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canada-bull.gifAs widely expected, the Bank of Canada decided to keep the benchmark interest rate steady at 0.25% last March 2. In the accompanying statement, the bank said that although inflation and economic growth were higher than initially expected, the BOC would continue to employ ultra-accommodative monetary policy until the middle of 2010.

However, it seems that currency traders are doubtful that the BOC will keep true to its commitment. Soon after the statement, the USDCAD sold off like Crosby jerseys and hit a low of 1.0310 before retracing its losses to close the day at 1.0350. All in all this year, the USDCAD has fallen almost 500 pips from its highest price levels.

Why have traders suddenly become bullish on the Canadian dollar?

A look at recent data shows that Canada’s economic performance has been strong lately, showing off a slick 5% growth during the fourth quarter of 2009. Looks like Canada is aiming to beat the 5.9% growth posted by the US! Well, Canada’s hockey team beat the US in the Winter Olympics so I can’t see why their entire economy can’t do just the same!

Aside from that, inflation has been relatively stable as the CPI and core CPI rebounded by 0.3% and 0.1% respectively in January. This has brought Canada’s annual inflation rate to 1.9%, its fastest pace of increase in over a year.

Compared to the US, Canada’s labor market is in a better condition. The jobless rate for Canada currently stands at 8.3%, miles away from Uncle Sam’s 9.8%. Then again, the gap could narrow upon the release of the US jobs report on Friday… but that’s a different story!

Strong GDP growth prospects. Rising consumer prices. Consistent improvement in the labor markets. Doesn’t this remind you of another economy that I just recently wrote about in this very blog? Is that a roar I hear from the Land Down Under?

Driven by robust export demand from China, Australia remained one of the very few major economies that enjoyed an expansion throughout 2009, pushing Australia to the forefront of economic and currency rankings. And just in case you didn’t know, Australia’s central bank, the RBA, was the only major central bank to hike its interest rate last year.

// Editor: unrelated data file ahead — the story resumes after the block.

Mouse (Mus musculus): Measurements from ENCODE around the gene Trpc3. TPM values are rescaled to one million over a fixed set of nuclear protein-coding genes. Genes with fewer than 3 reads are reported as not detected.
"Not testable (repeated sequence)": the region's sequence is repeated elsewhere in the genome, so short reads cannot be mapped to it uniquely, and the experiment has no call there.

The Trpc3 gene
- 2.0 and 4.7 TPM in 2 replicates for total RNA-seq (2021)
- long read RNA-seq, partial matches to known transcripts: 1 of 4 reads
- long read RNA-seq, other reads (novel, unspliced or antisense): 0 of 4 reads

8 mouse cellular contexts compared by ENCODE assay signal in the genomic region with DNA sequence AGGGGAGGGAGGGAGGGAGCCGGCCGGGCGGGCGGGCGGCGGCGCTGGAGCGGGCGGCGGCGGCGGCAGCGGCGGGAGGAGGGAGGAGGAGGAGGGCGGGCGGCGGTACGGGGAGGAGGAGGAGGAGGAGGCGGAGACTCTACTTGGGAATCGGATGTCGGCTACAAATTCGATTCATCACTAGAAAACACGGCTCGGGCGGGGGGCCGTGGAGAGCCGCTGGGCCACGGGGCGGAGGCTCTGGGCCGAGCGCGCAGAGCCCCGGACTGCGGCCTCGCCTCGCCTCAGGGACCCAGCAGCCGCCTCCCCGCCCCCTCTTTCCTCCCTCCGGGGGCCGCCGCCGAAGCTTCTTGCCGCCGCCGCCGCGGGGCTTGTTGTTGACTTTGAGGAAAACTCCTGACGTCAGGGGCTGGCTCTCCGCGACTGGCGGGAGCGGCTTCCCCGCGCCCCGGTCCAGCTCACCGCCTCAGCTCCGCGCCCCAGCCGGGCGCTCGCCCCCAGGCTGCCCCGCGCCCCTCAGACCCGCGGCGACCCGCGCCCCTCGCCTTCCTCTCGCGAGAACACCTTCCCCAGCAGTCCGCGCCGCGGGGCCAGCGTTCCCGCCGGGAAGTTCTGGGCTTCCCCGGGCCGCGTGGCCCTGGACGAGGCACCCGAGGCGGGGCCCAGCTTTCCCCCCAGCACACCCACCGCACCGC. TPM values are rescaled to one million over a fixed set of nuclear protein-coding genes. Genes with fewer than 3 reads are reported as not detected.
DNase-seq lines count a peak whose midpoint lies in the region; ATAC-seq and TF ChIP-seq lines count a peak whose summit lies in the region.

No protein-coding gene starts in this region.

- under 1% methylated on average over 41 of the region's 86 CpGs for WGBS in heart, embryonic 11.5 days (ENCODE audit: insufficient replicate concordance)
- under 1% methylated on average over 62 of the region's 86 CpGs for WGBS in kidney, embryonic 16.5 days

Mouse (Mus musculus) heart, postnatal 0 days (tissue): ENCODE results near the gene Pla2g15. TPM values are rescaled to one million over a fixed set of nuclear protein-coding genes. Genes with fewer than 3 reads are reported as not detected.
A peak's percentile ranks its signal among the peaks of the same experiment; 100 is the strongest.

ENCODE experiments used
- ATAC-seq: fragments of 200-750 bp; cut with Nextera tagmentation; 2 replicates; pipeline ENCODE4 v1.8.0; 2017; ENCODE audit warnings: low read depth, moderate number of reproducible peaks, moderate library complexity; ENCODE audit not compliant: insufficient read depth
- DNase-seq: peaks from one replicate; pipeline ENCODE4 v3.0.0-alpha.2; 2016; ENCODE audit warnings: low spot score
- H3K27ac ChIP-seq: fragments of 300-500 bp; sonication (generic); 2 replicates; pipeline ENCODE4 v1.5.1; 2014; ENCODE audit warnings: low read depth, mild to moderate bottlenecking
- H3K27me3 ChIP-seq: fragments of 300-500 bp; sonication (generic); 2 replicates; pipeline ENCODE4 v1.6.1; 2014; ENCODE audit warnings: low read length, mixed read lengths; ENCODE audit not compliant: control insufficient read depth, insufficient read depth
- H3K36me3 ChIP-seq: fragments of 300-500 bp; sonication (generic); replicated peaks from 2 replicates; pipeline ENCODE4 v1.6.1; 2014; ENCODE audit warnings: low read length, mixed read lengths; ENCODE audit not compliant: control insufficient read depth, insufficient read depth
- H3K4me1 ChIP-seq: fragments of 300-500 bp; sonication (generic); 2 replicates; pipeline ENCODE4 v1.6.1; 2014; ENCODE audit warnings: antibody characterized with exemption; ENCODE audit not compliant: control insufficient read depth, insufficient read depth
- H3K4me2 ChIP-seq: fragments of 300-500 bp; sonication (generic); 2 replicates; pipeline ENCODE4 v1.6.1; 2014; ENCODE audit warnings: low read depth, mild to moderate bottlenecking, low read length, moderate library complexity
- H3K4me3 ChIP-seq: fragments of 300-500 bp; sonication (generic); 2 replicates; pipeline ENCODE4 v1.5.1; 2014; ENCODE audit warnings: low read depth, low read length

Well, the BOC never raised its benchmark rate last year. As I’ve mentioned earlier, the bank’s rate remains at 0.25% which is one of the lowest among the major the economies. Still, 2010 appears to be Canada’s breakout season given the developments in its economy and in the US as well. If the East team got the Australia-China tandem, Canada and its Big Bro, the US, have been breaking waves as of late in the West.

It looks like we have a good tag-team match on hand. Who do you think is the better duo?

With the economic outlook looking brighter, it’s no surprise that traders see a sooner than expected rate hike. And we all know what the prospect of a rate hike does, don’t we? That’s right – potential Loonie buying! How come? Tsk. Tsk. You’ve been cutting class to watch curling haven’t you?

A higher interest rate helps make Canadian investments and securities more attractive. Now, in order for foreign investors to get their hands on those rising investments, what do they need? If you said Canadian dollars, then you would be correct!

Coupling the prospect of a rate hike with rising inflation, decent growth from the both the US and Canada, improving labor conditions, and a successful hosting of the Winter Olympics to boot, it might not be too long until we see the Loonie hit parity against the dollar!